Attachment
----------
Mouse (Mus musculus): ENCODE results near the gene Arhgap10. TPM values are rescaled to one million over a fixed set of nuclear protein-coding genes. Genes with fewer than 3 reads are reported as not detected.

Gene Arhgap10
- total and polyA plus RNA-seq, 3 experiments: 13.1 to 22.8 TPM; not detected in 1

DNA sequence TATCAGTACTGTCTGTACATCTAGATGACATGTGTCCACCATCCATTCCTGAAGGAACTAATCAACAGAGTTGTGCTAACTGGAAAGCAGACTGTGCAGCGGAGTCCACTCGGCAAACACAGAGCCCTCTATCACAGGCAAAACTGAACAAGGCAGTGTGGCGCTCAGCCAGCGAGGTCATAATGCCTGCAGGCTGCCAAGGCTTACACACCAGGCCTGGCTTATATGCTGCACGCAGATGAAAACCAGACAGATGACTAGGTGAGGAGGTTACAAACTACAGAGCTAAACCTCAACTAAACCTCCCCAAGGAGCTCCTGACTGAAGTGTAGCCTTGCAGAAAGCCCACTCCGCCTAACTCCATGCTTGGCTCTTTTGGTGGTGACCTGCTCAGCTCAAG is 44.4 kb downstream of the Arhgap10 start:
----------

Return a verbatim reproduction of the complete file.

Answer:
Mouse (Mus musculus): ENCODE results near the gene Arhgap10. TPM values are rescaled to one million over a fixed set of nuclear protein-coding genes. Genes with fewer than 3 reads are reported as not detected.

Gene Arhgap10
- total and polyA plus RNA-seq, 3 experiments: 13.1 to 22.8 TPM; not detected in 1

DNA sequence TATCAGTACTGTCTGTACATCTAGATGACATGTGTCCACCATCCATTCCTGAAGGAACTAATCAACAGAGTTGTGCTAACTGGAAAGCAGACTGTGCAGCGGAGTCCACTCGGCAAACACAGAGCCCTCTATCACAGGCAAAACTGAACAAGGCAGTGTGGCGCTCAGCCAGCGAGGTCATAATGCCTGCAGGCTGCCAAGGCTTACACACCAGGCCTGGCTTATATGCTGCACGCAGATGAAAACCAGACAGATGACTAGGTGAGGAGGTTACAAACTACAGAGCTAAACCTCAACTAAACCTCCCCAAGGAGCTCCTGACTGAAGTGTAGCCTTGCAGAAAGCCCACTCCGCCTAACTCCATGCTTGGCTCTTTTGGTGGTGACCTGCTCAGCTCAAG is 44.4 kb downstream of the Arhgap10 start: